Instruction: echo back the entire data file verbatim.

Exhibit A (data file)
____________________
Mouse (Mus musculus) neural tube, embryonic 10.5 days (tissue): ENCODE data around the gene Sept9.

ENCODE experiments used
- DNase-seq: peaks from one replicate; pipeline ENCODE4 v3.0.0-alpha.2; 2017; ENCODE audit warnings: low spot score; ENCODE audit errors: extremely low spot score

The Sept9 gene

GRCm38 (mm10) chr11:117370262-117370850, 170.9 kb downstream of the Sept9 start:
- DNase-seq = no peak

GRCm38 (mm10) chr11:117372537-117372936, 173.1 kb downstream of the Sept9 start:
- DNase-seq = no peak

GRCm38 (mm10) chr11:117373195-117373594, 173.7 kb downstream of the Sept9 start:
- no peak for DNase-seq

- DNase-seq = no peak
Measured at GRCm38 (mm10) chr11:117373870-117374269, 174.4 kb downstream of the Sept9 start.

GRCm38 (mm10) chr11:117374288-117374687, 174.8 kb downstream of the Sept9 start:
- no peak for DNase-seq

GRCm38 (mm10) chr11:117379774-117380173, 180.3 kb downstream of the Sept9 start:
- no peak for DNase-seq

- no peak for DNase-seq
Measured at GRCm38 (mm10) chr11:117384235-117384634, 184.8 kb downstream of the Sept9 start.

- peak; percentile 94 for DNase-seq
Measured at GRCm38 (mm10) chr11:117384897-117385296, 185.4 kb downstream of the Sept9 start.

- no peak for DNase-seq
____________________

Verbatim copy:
Mouse (Mus musculus) neural tube, embryonic 10.5 days (tissue): ENCODE data around the gene Sept9.

ENCODE experiments used
- DNase-seq: peaks from one replicate; pipeline ENCODE4 v3.0.0-alpha.2; 2017; ENCODE audit warnings: low spot score; ENCODE audit errors: extremely low spot score

The Sept9 gene

GRCm38 (mm10) chr11:117370262-117370850, 170.9 kb downstream of the Sept9 start:
- DNase-seq = no peak

GRCm38 (mm10) chr11:117372537-117372936, 173.1 kb downstream of the Sept9 start:
- DNase-seq = no peak

GRCm38 (mm10) chr11:117373195-117373594, 173.7 kb downstream of the Sept9 start:
- no peak for DNase-seq

- DNase-seq = no peak
Measured at GRCm38 (mm10) chr11:117373870-117374269, 174.4 kb downstream of the Sept9 start.

GRCm38 (mm10) chr11:117374288-117374687, 174.8 kb downstream of the Sept9 start:
- no peak for DNase-seq

GRCm38 (mm10) chr11:117379774-117380173, 180.3 kb downstream of the Sept9 start:
- no peak for DNase-seq

- no peak for DNase-seq
Measured at GRCm38 (mm10) chr11:117384235-117384634, 184.8 kb downstream of the Sept9 start.

- peak; percentile 94 for DNase-seq
Measured at GRCm38 (mm10) chr11:117384897-117385296, 185.4 kb downstream of the Sept9 start.

- no peak for DNase-seq